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Where students are guided in how to present their evidence succinctly, the quality of their responses improves. When students are aware of the concept that quantity is not an indicator of quality, this also helps to reduce workload pressures.

Well-being of students in their learning and assessment should be a significant consideration in programmes. Clearer guidelines need to be provided for students regarding the quality and volume of evidence required. Where the planning of answers is promoted, this enables students to manage their workload and volume of evidence by helping them write more concise cohesive responses.

In Geography, some contexts used are too broad, and often one aspect of a topic would demonstrate the necessary understandings. For example, where students have focused on a local geographic issue, rather than at a national or global scale, the volume of evidence is reduced while quality is improved.

Using a local context approach provides students with the opportunity to use prior knowledge or fieldwork evidence, resulting in more detailed responses with targeted and viable recommendations. Selected contexts are further discussed in the section ‘Global Geographic topics’.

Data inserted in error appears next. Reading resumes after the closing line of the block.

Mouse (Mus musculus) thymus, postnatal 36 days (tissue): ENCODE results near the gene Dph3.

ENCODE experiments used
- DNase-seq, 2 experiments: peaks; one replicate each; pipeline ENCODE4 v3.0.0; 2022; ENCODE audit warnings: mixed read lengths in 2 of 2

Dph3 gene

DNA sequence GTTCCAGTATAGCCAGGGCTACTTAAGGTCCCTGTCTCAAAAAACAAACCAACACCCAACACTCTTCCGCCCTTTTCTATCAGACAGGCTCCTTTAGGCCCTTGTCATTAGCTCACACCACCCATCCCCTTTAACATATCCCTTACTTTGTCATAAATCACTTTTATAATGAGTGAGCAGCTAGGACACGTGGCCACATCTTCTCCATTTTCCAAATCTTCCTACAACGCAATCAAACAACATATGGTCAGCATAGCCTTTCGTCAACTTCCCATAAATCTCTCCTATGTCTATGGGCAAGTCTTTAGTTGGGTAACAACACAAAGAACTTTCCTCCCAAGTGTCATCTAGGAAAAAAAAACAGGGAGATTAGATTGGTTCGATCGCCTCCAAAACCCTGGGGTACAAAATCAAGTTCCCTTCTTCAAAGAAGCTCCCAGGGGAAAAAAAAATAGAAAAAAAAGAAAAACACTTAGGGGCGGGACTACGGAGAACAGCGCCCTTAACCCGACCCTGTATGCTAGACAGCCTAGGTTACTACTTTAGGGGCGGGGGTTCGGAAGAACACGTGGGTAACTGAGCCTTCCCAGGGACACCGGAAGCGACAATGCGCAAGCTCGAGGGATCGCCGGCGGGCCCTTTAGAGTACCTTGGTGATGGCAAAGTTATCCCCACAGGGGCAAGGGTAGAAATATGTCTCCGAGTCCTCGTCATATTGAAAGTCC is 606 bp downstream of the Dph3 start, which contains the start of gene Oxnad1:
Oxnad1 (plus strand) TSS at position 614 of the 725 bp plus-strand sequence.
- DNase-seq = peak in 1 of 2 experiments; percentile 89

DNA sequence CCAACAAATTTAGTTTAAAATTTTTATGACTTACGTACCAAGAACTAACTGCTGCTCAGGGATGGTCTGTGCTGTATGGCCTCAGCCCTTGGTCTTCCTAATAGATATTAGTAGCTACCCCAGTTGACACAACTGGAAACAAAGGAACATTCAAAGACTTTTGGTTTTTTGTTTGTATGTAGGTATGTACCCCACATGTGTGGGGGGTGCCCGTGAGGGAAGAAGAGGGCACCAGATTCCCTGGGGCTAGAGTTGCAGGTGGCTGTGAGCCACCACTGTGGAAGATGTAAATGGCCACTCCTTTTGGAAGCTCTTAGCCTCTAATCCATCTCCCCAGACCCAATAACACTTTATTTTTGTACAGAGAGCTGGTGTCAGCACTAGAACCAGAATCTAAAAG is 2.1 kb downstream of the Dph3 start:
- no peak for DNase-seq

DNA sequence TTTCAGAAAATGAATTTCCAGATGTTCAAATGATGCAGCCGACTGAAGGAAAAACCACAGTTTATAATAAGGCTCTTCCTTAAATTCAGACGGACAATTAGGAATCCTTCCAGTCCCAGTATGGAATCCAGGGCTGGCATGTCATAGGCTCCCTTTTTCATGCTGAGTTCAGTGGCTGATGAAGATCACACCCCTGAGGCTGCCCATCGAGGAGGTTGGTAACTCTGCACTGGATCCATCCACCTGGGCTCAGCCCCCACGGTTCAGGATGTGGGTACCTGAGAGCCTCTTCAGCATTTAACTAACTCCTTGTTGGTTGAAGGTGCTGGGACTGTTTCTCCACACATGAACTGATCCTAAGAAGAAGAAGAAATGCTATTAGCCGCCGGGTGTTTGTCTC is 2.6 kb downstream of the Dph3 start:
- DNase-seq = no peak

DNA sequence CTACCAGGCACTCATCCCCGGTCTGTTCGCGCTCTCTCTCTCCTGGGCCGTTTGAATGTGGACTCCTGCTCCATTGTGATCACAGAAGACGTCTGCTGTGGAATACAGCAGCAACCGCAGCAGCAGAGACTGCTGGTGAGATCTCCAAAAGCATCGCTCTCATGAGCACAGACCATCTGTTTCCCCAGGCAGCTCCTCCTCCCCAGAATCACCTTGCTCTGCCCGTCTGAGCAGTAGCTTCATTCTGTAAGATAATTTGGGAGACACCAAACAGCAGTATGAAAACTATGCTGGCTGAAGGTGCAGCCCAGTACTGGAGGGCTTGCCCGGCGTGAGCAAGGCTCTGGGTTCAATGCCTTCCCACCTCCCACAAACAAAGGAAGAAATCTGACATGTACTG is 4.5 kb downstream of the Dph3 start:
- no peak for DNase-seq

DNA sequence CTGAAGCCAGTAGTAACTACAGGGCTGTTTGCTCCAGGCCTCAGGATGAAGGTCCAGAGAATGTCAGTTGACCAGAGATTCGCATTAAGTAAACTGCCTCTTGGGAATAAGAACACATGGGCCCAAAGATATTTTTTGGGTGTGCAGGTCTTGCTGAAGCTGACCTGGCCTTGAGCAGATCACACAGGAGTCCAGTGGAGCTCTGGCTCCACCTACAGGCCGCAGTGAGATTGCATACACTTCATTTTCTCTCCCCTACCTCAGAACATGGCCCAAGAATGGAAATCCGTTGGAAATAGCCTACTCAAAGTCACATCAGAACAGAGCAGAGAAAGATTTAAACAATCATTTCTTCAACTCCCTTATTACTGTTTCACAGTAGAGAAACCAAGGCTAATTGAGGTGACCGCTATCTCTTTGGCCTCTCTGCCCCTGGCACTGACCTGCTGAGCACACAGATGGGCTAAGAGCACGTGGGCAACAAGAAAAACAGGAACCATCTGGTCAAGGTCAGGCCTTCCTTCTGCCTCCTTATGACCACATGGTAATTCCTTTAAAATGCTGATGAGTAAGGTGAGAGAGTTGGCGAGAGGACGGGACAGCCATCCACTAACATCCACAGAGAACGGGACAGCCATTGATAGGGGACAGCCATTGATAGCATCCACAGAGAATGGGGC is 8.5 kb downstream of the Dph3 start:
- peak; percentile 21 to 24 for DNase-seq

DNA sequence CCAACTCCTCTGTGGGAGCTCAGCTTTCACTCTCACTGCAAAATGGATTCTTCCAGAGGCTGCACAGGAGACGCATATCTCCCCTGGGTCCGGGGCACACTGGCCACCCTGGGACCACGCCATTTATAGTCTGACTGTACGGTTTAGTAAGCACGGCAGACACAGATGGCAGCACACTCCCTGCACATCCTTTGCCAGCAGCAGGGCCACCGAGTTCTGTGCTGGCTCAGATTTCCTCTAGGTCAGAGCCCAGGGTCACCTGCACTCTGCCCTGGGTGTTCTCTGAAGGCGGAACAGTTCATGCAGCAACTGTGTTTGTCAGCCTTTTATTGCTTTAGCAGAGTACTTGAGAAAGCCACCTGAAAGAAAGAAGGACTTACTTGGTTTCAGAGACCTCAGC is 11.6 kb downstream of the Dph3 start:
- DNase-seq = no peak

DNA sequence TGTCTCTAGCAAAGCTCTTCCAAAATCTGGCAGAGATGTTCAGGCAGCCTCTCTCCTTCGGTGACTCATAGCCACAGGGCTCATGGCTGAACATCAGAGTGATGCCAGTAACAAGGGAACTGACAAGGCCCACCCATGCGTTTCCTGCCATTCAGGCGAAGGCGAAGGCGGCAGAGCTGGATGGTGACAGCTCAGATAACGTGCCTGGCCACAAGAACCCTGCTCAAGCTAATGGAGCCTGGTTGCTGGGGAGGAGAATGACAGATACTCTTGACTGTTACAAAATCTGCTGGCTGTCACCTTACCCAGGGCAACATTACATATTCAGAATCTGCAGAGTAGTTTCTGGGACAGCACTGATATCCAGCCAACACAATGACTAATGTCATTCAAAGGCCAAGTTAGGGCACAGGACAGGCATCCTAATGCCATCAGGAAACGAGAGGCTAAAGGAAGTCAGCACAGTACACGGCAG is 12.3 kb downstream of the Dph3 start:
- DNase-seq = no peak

In terms of student wellbeing, it is also timely to consider the importance of positive contexts and guidance regarding potentially ‘dark themes’ or inappropriate material. While the need for self-expression and realism is not disputed, the mental and physical wellbeing of students in their learning and assessment should be a significant consideration in programmes.

Dark themes are not an issue in Geography moderation.

Assessor Support

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The Best Practice Workshops (online and face-to-face) offered by the Assessment and Moderation Team continue to be viewed by the sector as significantly contributing to improved assessor practice:

"The workshop helped to review my own knowledge, and great to share ideas."

"It was great having time to challenge my thinking in assessment."

Based on the success of the ‘on request’ model and the ability to have targeted support, the Assessment and Moderation Team will continue delivering this support model in 2020. Workshops or presentation slots can be requested to provide targeted support to regional or national audiences.

Additionally, we will continue to run the generic Transforming Assessment Praxis Programme, an online programme which helps assessors learn about re-contextualising assessment resources and collecting evidence in different ways to better meet the needs of their learners.

More detailed information, including how to request or register for a workshop, can be found on our Best Practice Workshop pages or by emailing

E-Learning modules are being developed for selected Geography standards. Currently a module is available for 91014.

Geographic topics at a global scale